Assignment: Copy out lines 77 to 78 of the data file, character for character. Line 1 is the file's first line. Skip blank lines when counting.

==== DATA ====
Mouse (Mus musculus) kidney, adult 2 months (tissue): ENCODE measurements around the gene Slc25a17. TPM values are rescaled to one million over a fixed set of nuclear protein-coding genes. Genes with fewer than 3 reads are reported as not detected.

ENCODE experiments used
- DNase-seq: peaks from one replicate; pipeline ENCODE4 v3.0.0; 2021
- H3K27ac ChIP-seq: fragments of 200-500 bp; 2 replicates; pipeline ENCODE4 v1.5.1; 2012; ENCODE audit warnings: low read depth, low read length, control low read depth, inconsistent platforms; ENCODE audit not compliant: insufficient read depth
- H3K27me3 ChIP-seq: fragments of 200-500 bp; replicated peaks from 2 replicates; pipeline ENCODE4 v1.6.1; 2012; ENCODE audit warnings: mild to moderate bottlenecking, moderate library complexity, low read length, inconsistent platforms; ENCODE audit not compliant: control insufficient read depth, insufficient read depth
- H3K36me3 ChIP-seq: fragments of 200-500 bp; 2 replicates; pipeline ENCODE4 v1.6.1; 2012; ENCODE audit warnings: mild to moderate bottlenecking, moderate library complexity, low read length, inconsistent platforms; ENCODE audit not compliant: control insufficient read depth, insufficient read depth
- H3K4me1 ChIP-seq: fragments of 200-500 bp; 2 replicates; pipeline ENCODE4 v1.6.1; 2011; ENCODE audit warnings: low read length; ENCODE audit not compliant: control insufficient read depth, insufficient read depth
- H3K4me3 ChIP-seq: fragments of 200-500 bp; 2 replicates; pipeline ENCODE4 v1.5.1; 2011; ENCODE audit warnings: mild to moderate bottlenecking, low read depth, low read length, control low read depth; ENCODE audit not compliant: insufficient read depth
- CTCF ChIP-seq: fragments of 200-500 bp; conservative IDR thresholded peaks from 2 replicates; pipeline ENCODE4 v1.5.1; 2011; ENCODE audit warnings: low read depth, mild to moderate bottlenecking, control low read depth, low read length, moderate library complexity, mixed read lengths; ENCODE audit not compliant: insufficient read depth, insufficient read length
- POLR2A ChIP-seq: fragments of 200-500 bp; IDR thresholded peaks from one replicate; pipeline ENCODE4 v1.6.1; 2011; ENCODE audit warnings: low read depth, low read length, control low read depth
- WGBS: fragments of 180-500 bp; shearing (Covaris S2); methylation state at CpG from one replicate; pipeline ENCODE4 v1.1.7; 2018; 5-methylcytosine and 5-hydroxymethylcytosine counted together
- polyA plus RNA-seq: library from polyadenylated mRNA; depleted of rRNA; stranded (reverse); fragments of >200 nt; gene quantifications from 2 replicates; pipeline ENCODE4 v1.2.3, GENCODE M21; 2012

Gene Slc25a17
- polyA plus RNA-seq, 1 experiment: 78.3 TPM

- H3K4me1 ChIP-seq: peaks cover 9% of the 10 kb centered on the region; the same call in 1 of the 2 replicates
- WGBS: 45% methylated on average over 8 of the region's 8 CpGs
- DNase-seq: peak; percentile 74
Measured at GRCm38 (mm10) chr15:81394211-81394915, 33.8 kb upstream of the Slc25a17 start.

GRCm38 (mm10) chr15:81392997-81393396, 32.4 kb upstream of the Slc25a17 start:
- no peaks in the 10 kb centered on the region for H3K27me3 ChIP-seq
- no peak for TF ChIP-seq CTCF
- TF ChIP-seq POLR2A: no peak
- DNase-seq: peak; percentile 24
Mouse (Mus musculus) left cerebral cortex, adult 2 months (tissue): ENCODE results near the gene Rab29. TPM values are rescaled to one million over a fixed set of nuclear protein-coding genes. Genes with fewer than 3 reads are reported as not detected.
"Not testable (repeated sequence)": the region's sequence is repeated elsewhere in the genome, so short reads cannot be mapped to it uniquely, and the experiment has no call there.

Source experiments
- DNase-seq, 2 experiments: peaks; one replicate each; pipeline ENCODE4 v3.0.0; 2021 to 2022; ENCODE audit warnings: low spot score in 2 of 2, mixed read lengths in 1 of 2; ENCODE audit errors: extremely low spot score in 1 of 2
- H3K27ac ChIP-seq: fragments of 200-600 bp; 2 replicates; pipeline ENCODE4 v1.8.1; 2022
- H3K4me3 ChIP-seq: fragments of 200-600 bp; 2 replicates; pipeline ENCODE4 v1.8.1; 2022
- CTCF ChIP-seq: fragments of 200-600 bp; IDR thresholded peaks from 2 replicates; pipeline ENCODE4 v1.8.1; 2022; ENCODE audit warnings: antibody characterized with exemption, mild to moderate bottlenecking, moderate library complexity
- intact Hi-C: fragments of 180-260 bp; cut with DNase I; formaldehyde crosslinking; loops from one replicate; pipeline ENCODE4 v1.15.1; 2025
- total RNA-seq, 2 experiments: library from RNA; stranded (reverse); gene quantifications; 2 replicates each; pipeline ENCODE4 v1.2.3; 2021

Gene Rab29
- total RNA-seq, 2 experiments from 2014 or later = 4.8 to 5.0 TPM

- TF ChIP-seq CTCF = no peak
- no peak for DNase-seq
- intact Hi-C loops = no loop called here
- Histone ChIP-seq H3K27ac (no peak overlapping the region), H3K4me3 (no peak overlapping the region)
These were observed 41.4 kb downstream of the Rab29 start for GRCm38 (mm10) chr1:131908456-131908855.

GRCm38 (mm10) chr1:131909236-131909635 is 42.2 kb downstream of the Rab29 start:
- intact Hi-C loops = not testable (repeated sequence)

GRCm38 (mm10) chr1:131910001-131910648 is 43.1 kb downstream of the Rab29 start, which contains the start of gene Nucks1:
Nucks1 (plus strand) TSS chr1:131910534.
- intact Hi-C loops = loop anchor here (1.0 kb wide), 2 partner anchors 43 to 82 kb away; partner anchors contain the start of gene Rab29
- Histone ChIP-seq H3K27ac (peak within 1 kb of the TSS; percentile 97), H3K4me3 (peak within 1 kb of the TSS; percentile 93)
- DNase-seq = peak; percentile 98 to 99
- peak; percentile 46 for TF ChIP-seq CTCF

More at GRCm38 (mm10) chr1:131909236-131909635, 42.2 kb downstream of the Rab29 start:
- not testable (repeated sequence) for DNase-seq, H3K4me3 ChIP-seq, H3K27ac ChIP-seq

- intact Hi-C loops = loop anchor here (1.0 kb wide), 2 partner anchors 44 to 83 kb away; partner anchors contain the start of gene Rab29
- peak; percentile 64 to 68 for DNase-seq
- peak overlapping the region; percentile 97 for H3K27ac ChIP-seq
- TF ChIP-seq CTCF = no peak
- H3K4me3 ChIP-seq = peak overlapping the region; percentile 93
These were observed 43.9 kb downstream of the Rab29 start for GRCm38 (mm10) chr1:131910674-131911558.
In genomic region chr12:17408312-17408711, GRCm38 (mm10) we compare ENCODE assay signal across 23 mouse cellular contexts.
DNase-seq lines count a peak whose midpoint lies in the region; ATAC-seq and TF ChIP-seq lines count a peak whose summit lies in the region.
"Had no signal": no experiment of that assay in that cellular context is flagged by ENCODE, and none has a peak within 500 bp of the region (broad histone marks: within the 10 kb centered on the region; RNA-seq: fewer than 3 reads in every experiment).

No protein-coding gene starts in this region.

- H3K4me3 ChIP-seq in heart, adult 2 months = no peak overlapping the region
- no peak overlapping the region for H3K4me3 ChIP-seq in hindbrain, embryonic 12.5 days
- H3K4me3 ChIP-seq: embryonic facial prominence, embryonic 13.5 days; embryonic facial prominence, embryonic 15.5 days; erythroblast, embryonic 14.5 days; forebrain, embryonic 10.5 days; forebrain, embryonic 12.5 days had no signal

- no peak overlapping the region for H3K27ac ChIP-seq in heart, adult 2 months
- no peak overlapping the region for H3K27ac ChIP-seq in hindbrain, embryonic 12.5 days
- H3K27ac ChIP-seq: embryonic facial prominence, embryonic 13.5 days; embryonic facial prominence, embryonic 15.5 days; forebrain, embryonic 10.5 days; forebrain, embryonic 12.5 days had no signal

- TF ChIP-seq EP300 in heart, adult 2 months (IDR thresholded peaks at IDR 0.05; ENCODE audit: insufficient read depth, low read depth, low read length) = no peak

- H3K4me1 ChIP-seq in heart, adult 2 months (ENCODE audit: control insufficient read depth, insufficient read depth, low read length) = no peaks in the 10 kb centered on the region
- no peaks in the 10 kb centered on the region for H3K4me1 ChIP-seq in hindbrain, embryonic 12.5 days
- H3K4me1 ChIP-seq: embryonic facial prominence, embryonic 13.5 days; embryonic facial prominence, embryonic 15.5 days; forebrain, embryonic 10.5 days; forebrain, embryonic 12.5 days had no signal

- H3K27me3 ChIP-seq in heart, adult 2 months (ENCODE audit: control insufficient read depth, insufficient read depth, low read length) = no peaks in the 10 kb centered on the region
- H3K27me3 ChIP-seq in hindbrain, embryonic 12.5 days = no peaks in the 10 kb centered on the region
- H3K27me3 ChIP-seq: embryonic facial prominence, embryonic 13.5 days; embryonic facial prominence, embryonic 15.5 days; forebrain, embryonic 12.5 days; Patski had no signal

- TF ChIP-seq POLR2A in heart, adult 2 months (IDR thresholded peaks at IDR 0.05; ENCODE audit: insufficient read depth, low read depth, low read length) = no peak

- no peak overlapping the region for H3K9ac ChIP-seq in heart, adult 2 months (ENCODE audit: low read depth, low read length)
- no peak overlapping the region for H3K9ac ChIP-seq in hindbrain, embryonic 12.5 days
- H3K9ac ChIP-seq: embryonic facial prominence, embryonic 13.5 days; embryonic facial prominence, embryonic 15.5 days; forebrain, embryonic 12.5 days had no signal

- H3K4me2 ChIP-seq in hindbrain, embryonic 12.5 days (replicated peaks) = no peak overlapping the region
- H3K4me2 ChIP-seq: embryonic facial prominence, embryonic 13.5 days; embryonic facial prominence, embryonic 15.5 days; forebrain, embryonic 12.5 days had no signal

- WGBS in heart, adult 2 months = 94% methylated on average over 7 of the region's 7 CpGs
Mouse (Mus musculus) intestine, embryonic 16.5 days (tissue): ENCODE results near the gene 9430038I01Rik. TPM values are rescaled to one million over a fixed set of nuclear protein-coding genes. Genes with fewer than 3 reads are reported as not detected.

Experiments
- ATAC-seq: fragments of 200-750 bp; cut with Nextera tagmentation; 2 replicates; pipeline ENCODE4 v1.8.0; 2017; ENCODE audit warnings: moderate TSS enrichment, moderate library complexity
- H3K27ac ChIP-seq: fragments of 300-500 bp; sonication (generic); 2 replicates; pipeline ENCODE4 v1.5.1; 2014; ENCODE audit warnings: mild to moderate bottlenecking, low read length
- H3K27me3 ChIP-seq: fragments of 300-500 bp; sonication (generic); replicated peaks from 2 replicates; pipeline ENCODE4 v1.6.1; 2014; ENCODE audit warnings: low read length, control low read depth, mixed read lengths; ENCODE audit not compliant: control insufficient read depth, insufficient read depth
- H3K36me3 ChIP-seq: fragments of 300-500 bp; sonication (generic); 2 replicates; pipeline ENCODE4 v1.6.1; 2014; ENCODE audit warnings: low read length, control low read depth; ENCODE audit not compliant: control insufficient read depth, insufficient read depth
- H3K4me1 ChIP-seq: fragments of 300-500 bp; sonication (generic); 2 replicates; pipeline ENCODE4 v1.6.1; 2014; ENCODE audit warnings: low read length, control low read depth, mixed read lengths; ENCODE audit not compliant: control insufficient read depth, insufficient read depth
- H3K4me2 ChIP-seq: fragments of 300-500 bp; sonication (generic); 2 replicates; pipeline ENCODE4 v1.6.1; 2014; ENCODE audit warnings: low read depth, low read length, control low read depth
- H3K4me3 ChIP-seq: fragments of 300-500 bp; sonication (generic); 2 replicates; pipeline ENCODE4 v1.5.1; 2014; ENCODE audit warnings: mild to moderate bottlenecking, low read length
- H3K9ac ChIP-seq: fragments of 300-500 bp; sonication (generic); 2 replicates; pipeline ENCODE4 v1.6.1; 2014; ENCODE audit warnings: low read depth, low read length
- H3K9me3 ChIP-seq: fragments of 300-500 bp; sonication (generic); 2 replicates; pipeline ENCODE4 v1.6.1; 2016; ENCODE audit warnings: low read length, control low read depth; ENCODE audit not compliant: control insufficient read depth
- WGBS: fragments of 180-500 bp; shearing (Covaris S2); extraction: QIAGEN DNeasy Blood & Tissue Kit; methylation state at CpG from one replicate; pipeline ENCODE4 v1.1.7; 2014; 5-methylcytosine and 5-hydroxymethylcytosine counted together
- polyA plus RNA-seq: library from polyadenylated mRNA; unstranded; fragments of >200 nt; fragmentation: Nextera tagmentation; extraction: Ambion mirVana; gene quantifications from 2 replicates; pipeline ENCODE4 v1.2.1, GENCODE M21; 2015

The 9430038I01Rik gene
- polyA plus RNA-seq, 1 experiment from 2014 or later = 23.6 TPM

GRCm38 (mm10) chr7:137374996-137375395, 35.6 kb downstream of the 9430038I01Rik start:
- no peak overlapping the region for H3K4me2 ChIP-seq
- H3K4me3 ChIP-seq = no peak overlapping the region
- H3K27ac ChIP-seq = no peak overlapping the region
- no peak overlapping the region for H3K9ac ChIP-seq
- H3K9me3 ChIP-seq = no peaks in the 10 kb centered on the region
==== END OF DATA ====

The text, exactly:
- H3K4me2 ChIP-seq in hindbrain, embryonic 12.5 days (replicated peaks) = no peak overlapping the region
- H3K4me2 ChIP-seq: embryonic facial prominence, embryonic 13.5 days; embryonic facial prominence, embryonic 15.5 days; forebrain, embryonic 12.5 days had no signal